MLB baseball drag data now available

May 4th, 2022

Data on the drag of MLB baseballs is now publicly available on Baseball Savant.

The new Drag Dashboard shows how the drag on the balls used in Major League games -- which affects the distance the ball travels -- has changed both from season to season and within seasons.

The drag coefficient of a baseball is one of two main factors driving the ball's performance. It impacts how far the ball will carry once it's hit. (The other is the coefficient of restitution, or "COR," which impacts the exit velocity of the ball off the bat.)

A decrease in drag coefficient will cause an increase in batted ball distance, and vice versa. The general rule of thumb is: for a decrease in drag coefficient by 0.01, a ball hit with an exit velocity of 100 mph will travel approximately five feet farther. An increase of 0.01 in drag coefficient will decrease the batted ball distance by five feet.

So what does the Drag Dashboard show?

Statcast pitch tracking data can be used to estimate the drag coefficient of the baseball. The Drag Dashboard, which updates daily, shows the average drag coefficient of four-seam fastballs for every date of the regular season going back to 2016.

The Drag Dashboard can help fans answer questions about how the baseball has changed from year to year, or from day to day, by seeing whether there is more or less drag.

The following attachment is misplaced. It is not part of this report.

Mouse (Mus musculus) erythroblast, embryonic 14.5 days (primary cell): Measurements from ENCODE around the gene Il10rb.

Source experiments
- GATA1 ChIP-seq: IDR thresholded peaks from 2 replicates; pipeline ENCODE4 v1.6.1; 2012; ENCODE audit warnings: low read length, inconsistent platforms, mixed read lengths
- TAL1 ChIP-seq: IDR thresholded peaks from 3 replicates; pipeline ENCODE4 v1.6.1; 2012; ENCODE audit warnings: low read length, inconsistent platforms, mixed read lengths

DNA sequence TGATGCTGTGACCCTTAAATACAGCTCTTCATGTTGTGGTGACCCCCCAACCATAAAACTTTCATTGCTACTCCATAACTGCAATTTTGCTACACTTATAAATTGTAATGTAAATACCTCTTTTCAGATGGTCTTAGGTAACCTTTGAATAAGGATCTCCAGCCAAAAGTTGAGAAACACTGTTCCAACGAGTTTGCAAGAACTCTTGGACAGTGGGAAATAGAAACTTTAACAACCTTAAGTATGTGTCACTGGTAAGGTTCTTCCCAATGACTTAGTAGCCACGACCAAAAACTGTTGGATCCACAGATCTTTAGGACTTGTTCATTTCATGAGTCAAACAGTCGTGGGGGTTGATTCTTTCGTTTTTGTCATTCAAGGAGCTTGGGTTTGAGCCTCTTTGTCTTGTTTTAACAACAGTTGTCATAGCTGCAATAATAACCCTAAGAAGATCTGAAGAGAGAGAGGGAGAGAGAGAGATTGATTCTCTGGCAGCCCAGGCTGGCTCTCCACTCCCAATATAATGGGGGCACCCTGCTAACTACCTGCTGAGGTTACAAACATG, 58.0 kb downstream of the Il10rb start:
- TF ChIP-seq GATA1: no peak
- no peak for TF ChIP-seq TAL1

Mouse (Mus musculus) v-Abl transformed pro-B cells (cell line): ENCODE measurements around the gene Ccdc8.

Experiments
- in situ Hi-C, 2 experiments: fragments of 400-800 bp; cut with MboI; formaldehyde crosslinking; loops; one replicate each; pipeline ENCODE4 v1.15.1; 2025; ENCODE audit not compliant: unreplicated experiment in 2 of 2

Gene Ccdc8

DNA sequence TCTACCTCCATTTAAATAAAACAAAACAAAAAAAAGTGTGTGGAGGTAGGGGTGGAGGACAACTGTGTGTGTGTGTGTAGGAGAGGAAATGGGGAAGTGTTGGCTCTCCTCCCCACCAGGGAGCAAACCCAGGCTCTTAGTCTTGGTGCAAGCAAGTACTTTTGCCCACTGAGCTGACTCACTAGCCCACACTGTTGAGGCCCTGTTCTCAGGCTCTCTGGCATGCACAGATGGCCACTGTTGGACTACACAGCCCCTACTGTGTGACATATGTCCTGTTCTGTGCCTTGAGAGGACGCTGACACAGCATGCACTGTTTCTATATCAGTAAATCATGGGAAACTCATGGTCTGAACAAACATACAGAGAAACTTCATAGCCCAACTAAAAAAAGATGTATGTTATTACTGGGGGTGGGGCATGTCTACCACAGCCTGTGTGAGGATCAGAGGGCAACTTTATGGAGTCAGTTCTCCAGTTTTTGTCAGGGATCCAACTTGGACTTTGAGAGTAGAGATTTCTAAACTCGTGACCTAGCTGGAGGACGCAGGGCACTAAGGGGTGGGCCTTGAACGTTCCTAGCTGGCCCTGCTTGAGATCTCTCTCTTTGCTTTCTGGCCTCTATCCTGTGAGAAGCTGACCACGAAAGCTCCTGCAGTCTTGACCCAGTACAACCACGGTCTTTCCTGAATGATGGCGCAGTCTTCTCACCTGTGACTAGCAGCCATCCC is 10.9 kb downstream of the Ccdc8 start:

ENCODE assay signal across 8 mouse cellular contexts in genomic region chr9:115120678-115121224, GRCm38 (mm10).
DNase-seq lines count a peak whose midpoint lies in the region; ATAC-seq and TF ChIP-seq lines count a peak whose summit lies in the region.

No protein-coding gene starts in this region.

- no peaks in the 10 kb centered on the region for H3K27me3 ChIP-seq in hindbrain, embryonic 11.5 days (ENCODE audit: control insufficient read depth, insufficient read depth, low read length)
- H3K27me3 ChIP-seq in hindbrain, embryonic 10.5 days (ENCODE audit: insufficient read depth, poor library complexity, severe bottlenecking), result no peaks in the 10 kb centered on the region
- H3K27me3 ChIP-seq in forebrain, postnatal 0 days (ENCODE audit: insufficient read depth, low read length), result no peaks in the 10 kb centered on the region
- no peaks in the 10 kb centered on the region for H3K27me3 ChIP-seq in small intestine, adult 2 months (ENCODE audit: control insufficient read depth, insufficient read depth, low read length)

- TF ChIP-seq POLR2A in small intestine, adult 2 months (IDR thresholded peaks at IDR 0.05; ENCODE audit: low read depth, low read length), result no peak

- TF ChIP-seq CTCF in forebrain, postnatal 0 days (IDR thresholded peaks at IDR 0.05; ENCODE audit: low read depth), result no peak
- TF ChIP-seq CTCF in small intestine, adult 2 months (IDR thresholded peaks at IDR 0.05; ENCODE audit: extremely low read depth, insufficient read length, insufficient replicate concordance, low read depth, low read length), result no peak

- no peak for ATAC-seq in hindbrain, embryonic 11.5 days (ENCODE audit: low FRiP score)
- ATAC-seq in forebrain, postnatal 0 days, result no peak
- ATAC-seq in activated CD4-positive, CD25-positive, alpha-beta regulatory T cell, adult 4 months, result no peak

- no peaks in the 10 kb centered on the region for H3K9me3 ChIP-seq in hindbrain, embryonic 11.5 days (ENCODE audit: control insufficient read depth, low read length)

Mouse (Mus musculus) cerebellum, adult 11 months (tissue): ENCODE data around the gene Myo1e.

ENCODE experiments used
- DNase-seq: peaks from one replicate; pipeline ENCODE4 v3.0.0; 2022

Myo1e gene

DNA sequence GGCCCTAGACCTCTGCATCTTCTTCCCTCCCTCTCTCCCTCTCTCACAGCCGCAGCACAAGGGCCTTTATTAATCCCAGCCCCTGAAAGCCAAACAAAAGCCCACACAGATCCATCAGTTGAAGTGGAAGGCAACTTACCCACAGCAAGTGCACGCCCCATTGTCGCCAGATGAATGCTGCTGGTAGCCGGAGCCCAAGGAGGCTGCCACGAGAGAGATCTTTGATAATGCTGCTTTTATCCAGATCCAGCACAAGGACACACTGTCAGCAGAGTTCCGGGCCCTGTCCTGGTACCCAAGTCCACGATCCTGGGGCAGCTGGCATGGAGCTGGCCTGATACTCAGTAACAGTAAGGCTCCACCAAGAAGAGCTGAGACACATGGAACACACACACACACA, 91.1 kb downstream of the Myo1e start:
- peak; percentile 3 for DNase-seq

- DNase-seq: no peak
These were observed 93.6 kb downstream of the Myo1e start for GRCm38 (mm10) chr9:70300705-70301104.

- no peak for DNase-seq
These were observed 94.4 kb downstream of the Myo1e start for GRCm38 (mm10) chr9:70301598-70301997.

Fans who are interested in the drag of the baseball this season, or about historical context from previous seasons, can see the Drag Dashboard here. The public tool is part of MLB's effort to be transparent about the performance of the baseball.

The method for measuring the baseball's drag coefficient was developed by scientists from MLB's Home Run Committee, and it is replicated here for the public to view.

The drag of the baseball does change from season to season, but the Home Run Committee found that the bigger variation is from baseball to baseball within an individual season. Part of that in-season variability is because significant parts of MLB baseballs are constructed by hand. Two baseballs from the same box can have different drag coefficients. The Drag Dashboard keeps track of how the drag on the ball is changing.

More context and information on the performance of the baseball is available on the Drag Dashboard page.